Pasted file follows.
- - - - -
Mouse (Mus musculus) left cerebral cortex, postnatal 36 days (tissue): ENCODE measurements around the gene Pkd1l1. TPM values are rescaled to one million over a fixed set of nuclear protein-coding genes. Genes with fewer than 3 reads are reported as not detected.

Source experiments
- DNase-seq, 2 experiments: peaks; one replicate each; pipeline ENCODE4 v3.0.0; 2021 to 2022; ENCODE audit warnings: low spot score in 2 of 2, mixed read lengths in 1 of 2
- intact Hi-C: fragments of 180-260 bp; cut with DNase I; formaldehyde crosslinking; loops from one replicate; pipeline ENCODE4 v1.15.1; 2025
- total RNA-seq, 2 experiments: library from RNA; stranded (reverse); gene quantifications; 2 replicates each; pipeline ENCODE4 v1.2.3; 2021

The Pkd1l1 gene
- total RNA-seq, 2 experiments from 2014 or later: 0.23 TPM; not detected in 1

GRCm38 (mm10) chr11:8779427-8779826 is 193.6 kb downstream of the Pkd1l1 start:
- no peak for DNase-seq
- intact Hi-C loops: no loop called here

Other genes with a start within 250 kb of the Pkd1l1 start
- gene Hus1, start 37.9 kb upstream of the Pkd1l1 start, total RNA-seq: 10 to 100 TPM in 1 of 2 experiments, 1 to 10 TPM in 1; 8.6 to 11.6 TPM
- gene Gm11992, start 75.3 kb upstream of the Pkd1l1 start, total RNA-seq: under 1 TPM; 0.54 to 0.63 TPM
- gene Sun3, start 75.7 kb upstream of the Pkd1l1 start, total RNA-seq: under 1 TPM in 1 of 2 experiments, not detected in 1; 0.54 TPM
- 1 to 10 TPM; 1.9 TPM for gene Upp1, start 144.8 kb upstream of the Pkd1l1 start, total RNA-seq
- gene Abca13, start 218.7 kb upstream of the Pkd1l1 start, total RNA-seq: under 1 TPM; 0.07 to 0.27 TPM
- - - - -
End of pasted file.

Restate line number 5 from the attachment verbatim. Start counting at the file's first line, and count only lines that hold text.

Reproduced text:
- total RNA-seq, 2 experiments: library from RNA; stranded (reverse); gene quantifications; 2 replicates each; pipeline ENCODE4 v1.2.3; 2021